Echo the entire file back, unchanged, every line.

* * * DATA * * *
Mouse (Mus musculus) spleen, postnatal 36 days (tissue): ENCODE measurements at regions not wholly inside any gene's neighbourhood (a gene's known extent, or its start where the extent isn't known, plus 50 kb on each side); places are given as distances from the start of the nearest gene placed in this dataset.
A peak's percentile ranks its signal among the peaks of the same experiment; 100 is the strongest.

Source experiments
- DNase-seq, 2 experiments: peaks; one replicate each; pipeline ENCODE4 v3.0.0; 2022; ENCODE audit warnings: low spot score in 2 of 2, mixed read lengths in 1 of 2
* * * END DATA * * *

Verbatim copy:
Mouse (Mus musculus) spleen, postnatal 36 days (tissue): ENCODE measurements at regions not wholly inside any gene's neighbourhood (a gene's known extent, or its start where the extent isn't known, plus 50 kb on each side); places are given as distances from the start of the nearest gene placed in this dataset.
A peak's percentile ranks its signal among the peaks of the same experiment; 100 is the strongest.

Source experiments
- DNase-seq, 2 experiments: peaks; one replicate each; pipeline ENCODE4 v3.0.0; 2022; ENCODE audit warnings: low spot score in 2 of 2, mixed read lengths in 1 of 2